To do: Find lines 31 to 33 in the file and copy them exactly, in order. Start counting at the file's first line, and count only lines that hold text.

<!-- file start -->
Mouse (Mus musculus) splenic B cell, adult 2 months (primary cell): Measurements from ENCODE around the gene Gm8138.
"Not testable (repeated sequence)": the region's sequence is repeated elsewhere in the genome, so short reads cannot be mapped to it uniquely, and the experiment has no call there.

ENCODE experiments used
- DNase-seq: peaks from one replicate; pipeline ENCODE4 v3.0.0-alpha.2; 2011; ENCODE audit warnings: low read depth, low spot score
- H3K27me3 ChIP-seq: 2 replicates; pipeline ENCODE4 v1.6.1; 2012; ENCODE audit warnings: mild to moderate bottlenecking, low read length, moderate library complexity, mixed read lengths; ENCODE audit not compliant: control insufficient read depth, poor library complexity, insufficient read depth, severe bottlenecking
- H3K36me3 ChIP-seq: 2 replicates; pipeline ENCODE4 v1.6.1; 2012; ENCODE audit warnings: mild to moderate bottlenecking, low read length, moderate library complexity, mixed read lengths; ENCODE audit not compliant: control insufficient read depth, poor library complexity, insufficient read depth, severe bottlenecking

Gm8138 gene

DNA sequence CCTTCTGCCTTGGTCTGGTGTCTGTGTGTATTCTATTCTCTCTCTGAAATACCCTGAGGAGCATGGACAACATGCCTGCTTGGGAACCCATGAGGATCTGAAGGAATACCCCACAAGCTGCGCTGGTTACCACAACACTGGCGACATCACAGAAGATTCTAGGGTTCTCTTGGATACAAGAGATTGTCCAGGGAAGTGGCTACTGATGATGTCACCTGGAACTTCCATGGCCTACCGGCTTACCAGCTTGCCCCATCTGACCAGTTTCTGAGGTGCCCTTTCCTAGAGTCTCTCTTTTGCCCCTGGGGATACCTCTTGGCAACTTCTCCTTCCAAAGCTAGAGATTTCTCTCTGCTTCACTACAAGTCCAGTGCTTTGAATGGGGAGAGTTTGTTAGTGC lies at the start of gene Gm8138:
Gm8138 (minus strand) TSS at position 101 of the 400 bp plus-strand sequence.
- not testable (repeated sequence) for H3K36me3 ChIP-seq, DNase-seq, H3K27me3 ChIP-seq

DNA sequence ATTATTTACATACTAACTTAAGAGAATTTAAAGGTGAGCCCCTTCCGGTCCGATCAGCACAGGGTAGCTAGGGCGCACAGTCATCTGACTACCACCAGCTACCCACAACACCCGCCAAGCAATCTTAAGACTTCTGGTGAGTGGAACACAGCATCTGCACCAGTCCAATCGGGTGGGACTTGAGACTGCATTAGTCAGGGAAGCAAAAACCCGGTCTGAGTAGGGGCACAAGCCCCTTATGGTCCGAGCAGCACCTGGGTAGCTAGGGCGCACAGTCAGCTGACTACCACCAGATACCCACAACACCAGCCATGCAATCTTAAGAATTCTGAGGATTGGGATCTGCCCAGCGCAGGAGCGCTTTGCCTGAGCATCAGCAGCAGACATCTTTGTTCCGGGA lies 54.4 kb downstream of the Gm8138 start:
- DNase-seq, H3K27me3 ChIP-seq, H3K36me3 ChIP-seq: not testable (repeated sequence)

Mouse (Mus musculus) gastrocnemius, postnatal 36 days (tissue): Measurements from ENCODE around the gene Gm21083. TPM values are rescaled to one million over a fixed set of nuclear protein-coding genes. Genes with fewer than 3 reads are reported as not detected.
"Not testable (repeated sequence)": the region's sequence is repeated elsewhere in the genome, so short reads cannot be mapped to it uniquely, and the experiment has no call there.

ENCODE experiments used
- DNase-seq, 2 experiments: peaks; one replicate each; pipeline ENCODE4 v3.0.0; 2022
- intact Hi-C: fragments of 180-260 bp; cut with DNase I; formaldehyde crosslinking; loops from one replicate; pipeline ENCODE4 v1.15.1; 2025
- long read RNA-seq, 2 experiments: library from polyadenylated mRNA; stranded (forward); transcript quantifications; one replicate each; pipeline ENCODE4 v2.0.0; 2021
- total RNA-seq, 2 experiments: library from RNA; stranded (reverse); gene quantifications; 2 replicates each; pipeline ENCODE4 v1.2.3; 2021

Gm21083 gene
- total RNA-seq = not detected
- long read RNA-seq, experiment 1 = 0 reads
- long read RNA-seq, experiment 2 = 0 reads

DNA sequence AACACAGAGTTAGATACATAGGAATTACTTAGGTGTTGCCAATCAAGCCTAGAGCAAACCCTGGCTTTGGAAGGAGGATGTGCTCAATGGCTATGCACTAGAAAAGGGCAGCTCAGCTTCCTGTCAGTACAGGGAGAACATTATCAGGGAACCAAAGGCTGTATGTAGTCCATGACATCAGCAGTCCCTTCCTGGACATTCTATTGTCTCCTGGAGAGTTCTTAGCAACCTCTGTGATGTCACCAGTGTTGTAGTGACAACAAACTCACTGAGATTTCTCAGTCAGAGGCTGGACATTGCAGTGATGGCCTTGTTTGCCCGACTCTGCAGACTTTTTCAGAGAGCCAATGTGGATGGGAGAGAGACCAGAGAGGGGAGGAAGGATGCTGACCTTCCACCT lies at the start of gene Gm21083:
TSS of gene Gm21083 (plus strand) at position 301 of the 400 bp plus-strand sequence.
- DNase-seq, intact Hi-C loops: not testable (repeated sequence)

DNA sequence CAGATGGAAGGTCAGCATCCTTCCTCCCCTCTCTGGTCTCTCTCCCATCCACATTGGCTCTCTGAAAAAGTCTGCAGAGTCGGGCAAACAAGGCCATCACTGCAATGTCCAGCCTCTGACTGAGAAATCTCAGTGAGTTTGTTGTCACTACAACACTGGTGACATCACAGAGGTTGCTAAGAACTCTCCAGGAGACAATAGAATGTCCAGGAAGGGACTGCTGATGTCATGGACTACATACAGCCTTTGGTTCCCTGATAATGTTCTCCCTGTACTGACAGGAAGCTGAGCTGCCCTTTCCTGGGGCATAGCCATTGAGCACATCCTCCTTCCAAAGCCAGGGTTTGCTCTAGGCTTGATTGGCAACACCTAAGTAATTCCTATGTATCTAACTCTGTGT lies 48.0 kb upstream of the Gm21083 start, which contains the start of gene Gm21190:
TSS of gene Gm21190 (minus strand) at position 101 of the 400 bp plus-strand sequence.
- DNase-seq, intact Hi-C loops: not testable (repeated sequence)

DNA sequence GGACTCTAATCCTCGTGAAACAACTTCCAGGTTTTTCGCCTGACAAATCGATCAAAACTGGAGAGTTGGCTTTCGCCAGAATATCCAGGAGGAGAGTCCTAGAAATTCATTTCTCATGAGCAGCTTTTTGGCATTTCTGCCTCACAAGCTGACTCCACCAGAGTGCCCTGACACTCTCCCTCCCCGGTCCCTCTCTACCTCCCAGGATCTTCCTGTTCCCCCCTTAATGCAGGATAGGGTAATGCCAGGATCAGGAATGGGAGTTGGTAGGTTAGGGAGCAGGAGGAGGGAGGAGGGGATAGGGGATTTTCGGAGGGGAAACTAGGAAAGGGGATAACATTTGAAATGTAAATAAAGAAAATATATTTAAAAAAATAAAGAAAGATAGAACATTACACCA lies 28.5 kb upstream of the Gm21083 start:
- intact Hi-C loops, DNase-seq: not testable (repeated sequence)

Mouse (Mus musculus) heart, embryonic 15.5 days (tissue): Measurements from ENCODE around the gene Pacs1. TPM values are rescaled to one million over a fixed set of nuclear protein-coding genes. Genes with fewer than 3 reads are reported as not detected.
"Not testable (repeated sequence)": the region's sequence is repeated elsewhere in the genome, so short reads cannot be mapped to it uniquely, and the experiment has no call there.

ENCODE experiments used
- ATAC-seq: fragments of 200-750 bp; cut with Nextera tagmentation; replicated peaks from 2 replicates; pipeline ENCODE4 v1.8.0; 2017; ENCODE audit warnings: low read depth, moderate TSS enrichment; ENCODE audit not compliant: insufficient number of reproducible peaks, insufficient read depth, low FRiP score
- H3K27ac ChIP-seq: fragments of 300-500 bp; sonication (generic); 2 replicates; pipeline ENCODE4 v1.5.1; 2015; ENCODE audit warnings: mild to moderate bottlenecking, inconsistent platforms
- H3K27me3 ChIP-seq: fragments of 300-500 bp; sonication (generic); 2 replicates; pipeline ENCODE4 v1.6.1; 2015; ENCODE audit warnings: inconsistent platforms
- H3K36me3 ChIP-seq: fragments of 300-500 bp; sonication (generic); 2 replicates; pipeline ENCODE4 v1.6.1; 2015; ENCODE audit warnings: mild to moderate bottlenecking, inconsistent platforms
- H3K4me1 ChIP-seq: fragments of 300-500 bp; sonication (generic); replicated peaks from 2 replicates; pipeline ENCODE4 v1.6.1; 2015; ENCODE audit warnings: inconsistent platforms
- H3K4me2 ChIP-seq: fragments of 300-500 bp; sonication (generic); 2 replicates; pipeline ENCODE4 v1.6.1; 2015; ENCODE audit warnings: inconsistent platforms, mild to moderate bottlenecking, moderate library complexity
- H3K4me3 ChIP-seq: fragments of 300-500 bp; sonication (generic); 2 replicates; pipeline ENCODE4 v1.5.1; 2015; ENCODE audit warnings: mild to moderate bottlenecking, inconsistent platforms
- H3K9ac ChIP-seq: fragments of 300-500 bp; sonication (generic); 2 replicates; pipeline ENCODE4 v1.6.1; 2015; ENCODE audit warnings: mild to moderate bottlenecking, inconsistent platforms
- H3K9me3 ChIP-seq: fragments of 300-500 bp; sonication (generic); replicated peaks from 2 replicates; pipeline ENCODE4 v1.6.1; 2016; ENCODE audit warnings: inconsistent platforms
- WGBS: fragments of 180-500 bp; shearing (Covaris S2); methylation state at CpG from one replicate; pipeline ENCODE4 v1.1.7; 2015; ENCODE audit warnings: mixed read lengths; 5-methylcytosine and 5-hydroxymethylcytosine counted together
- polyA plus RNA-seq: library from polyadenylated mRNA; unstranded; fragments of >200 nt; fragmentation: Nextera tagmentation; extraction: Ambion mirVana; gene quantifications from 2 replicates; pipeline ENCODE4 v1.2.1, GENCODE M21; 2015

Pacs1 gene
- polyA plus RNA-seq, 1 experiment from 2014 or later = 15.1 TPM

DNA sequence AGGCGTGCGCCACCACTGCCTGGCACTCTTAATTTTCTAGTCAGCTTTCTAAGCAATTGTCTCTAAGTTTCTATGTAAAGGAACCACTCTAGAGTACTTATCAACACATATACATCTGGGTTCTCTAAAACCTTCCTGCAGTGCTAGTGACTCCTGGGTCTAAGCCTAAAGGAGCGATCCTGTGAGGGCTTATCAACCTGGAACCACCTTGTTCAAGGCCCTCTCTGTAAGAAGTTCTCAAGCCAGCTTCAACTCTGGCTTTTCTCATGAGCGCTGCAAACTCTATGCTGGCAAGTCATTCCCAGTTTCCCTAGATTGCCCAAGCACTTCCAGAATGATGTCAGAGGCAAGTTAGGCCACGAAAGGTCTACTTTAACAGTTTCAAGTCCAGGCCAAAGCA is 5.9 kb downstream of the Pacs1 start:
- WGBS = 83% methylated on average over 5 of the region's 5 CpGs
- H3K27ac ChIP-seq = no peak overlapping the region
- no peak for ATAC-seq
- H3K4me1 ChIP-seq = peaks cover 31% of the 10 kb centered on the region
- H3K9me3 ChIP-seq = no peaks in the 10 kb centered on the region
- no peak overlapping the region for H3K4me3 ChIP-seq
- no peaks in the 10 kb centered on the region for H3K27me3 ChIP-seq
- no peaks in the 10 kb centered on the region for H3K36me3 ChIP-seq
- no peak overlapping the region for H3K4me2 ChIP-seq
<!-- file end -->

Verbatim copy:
- intact Hi-C loops, DNase-seq: not testable (repeated sequence)

Mouse (Mus musculus) heart, embryonic 15.5 days (tissue): Measurements from ENCODE around the gene Pacs1. TPM values are rescaled to one million over a fixed set of nuclear protein-coding genes. Genes with fewer than 3 reads are reported as not detected.
"Not testable (repeated sequence)": the region's sequence is repeated elsewhere in the genome, so short reads cannot be mapped to it uniquely, and the experiment has no call there.